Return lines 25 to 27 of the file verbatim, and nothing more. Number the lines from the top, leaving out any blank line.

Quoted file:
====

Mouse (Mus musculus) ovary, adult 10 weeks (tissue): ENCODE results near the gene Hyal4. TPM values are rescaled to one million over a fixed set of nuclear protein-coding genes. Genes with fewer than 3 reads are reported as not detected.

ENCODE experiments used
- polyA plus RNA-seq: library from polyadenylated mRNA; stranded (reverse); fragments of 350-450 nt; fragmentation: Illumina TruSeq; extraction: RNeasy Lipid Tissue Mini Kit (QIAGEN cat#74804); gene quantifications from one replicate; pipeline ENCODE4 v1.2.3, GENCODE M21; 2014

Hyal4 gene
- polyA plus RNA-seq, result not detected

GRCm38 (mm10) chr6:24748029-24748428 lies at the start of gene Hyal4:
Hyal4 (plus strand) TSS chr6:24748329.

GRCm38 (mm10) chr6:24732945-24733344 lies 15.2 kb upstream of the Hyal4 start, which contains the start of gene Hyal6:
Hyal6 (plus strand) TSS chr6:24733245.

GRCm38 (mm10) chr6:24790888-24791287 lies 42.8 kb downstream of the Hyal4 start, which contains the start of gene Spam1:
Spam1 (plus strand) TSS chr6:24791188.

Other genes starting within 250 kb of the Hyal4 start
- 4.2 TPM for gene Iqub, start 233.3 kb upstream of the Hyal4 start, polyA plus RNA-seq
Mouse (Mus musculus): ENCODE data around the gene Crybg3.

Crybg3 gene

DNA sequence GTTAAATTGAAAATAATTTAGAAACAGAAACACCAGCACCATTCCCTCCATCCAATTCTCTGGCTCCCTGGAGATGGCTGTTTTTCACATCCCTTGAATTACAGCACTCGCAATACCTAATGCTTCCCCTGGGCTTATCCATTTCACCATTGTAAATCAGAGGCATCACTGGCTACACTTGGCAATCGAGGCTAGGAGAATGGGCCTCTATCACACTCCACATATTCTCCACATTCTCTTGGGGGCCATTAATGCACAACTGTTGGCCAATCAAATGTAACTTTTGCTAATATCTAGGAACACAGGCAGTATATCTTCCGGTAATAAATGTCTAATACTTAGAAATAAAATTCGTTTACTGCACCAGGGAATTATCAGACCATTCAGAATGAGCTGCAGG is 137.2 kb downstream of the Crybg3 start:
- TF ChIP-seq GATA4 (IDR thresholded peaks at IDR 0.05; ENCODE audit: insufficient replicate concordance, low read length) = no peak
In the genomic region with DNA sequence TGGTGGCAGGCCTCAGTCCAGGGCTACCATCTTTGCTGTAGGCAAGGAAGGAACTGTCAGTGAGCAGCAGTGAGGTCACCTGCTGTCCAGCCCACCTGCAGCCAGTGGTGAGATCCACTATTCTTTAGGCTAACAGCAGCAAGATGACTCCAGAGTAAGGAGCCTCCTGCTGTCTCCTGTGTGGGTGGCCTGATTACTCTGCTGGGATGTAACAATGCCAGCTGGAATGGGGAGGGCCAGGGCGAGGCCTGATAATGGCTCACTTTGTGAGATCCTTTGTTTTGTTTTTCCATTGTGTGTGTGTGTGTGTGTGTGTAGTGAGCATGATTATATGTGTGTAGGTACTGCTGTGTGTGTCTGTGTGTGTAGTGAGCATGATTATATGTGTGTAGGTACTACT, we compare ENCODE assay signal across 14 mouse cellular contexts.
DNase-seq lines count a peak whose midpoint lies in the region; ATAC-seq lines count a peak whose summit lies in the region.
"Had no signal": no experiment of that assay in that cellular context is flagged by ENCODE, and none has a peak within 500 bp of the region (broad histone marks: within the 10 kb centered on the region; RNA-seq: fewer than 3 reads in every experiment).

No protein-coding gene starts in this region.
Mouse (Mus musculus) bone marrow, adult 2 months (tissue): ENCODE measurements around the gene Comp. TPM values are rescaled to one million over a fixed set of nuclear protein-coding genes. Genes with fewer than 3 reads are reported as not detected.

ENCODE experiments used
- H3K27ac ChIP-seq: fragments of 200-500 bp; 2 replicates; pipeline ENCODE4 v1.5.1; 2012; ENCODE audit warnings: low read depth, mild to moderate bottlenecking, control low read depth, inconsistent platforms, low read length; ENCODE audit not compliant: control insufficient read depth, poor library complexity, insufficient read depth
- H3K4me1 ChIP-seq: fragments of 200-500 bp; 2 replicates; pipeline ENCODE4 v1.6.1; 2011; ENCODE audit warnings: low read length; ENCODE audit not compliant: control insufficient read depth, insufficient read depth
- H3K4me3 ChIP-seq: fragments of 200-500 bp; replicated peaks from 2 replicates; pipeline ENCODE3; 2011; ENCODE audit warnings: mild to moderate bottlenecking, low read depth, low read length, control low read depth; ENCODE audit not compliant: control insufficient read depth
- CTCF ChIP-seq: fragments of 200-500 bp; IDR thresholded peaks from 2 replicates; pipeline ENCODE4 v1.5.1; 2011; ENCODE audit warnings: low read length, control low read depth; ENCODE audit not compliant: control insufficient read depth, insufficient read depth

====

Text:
- H3K4me1 ChIP-seq: fragments of 200-500 bp; 2 replicates; pipeline ENCODE4 v1.6.1; 2011; ENCODE audit warnings: low read length; ENCODE audit not compliant: control insufficient read depth, insufficient read depth
- H3K4me3 ChIP-seq: fragments of 200-500 bp; replicated peaks from 2 replicates; pipeline ENCODE3; 2011; ENCODE audit warnings: mild to moderate bottlenecking, low read depth, low read length, control low read depth; ENCODE audit not compliant: control insufficient read depth
- CTCF ChIP-seq: fragments of 200-500 bp; IDR thresholded peaks from 2 replicates; pipeline ENCODE4 v1.5.1; 2011; ENCODE audit warnings: low read length, control low read depth; ENCODE audit not compliant: control insufficient read depth, insufficient read depth